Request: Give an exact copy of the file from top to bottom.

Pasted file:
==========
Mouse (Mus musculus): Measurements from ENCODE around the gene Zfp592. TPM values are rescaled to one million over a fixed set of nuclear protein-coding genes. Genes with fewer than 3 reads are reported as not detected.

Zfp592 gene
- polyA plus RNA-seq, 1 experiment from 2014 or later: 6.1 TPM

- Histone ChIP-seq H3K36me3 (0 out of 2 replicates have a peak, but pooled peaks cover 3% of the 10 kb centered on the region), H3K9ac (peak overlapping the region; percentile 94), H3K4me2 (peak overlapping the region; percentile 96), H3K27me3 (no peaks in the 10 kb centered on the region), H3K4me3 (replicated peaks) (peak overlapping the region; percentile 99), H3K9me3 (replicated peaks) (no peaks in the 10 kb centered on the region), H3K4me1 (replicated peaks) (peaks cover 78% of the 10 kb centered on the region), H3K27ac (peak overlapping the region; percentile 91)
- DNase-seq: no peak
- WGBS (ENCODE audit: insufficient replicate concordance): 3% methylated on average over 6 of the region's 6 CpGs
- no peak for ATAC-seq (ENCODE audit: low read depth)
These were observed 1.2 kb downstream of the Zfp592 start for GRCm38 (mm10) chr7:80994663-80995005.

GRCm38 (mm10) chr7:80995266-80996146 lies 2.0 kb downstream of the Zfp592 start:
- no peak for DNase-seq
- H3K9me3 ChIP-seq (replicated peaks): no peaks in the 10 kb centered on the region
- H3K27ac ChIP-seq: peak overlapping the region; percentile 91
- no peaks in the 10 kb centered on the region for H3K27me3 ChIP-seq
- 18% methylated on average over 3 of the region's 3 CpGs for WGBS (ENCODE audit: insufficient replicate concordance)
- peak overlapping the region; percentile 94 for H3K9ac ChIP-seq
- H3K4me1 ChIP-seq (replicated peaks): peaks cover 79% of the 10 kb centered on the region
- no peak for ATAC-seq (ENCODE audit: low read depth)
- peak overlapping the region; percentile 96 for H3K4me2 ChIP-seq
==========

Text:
Mouse (Mus musculus): Measurements from ENCODE around the gene Zfp592. TPM values are rescaled to one million over a fixed set of nuclear protein-coding genes. Genes with fewer than 3 reads are reported as not detected.

Zfp592 gene
- polyA plus RNA-seq, 1 experiment from 2014 or later: 6.1 TPM

- Histone ChIP-seq H3K36me3 (0 out of 2 replicates have a peak, but pooled peaks cover 3% of the 10 kb centered on the region), H3K9ac (peak overlapping the region; percentile 94), H3K4me2 (peak overlapping the region; percentile 96), H3K27me3 (no peaks in the 10 kb centered on the region), H3K4me3 (replicated peaks) (peak overlapping the region; percentile 99), H3K9me3 (replicated peaks) (no peaks in the 10 kb centered on the region), H3K4me1 (replicated peaks) (peaks cover 78% of the 10 kb centered on the region), H3K27ac (peak overlapping the region; percentile 91)
- DNase-seq: no peak
- WGBS (ENCODE audit: insufficient replicate concordance): 3% methylated on average over 6 of the region's 6 CpGs
- no peak for ATAC-seq (ENCODE audit: low read depth)
These were observed 1.2 kb downstream of the Zfp592 start for GRCm38 (mm10) chr7:80994663-80995005.

GRCm38 (mm10) chr7:80995266-80996146 lies 2.0 kb downstream of the Zfp592 start:
- no peak for DNase-seq
- H3K9me3 ChIP-seq (replicated peaks): no peaks in the 10 kb centered on the region
- H3K27ac ChIP-seq: peak overlapping the region; percentile 91
- no peaks in the 10 kb centered on the region for H3K27me3 ChIP-seq
- 18% methylated on average over 3 of the region's 3 CpGs for WGBS (ENCODE audit: insufficient replicate concordance)
- peak overlapping the region; percentile 94 for H3K9ac ChIP-seq
- H3K4me1 ChIP-seq (replicated peaks): peaks cover 79% of the 10 kb centered on the region
- no peak for ATAC-seq (ENCODE audit: low read depth)
- peak overlapping the region; percentile 96 for H3K4me2 ChIP-seq